“When you realise you want to spend the rest of your life with somebody, you want the rest of your life to start as soon as possible.”

~When Harry met Sally~



We're starting to see intimate weddings as the new norm, and in all honesty it’s quite precious, given that a wedding with 50 guests or less can be more heartfelt, relaxed and sincere. It's so exciting to see this trend forming.


I've been giving the topic of micro weddings, or "minimonies" as we call it here in Singapore, a lot of thought. We’re already seeing an increase in enquiries for smaller guest counts popping up in some of the most popular locations, and I think it is safe to say we can expect to see this trend continuing for years to come, which means that it’s probably time to adapt and hop aboard the train of change. To help you, I've compiled a list of tips to guide you on planning your dream wedding in a much smaller dose.


Reschedule, don't cancel your venue:

If you already had a grand celebration planned, try and reschedule your date & venue capacity to fit a smaller number of guests. Wedding venues are more open to rearranging

quantities than having a complete cancellation; it is still in their best interest to accommodate you and give you the experience you've always dreamed of. Like you, vendors have also been affected by the pandemic and are more willing to help you where they can.


If you've not booked yet, great!. There is a much greater selection of wedding venues available for you to choose from if you drop your numbers. Unique spaces like art galleries, wineries, rooftop apartments etc. are great options to consider when toning it down. The majority of intimate venues can only host up to 30-50 guests at a time, therefore making the whole experience a little more personal.


Reach out to your vendors:

Speak your suppliers, they are in the same boat as you, they will probably be more accommodating than you think, as their interest lies in making sure the wedding industry

stays alive. They should always be able to help and work out a solution to give you the best experience, service and product to benefit you both. Now this could come at an extra cost, especially if products and materials have been arranged and paid for already, but it's good to keep open honest communication with your vendor to ensure that you help one another, and find a solution that works. If you’re having a destination wedding, your suppliers might need to rebook their flights & accommodation. Remember to take all of this into account as they would have had to cover costs for the multiple days that they refused bookings so they could cover your destination wedding.


Your wedding guests are important too:⁠ 

Just like you needed an RSVP from your guests to help you plan, you need to inform your guests as early as possible that your wedding is postponed, regardless of having a new date or not. Let them know that you are scaling down, and that there is a possibility that you will not be able to host a large party, and that only close family and friends will be attending. It might even come as a blessing to them in these stringent times. As an alternative, consider asking them to join a video call for the ceremony, giving them a chance to connect and send their wishes to you personally.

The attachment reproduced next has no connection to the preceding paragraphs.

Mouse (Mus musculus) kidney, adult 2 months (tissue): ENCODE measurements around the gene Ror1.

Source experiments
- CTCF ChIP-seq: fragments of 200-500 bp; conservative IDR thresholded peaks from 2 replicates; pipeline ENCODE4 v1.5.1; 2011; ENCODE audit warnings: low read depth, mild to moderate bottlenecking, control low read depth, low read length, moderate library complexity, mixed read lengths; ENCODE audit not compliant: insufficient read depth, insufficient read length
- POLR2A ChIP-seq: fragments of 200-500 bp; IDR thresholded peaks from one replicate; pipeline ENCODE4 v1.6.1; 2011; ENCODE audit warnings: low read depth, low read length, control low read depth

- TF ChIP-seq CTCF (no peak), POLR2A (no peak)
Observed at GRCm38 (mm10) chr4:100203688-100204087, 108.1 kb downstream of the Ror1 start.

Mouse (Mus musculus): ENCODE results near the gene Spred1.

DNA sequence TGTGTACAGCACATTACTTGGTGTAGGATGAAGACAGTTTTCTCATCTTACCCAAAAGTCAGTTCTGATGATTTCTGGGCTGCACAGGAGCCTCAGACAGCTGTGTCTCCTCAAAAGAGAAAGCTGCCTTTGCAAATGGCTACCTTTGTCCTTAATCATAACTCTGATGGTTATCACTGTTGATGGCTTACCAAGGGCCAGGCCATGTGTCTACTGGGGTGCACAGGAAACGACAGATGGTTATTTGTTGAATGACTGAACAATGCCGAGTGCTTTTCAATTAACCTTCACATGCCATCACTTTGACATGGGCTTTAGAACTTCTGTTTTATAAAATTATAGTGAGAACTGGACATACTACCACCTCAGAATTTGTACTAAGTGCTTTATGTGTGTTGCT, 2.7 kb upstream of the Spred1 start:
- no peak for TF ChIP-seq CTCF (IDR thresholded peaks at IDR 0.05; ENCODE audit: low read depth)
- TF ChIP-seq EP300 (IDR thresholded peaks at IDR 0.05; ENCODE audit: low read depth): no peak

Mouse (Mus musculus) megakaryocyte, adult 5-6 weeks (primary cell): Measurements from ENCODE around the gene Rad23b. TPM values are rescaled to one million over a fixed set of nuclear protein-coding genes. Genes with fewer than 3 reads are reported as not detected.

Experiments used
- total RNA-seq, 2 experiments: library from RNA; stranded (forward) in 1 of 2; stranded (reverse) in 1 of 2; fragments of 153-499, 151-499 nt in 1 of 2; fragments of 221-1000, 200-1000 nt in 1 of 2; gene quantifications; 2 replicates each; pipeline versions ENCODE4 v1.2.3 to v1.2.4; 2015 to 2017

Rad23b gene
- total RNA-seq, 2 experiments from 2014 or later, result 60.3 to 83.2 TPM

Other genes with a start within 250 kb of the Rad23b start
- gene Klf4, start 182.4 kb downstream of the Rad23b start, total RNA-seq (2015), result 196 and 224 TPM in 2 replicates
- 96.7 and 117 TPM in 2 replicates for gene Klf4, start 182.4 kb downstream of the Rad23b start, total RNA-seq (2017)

When it comes to your actual wedding day, scaling down isn't all that bad. At the average large wedding, between the ceremony, family photos, dinner, toasts, cake cutting, and special dances, you’ll likely only have a few seconds to actually interact with each of your guests. Whereas with a smaller wedding, you’re able to take your time and share more intimate moments with each of your guests. It also makes it easier to have pre and post wedding day dinners and celebrations, making even more time to spend with the people who have taken the time to travel and share your special day.


More decor and finer details:

It's quite simple; with the same budget, or even a little less, you can have a much more luxurious and detailed wedding with fewer guests, than you would with a larger celebration. Because you are spending less on the necessities (food for them to eat, places for them to sit, etc., etc.), you can focus more of your resources on creating those intentional personal touches that not only you, but also your guests will love. Get the 5 course menu instead of the 3, opt for orchids instead of lilies, and make your day what you essentially want it to be, to the last detail.

 

Finally, remember that having a smaller wedding doesn’t necessarily mean that all aspects will be less expensive; vendors such as photographers, bands, DJ etc can still only do one wedding per day, and it’s the same amount of work for them whatever the size of your celebration. So if you think smaller event always means lower prices, just remember that this may not always be the case for some vendors.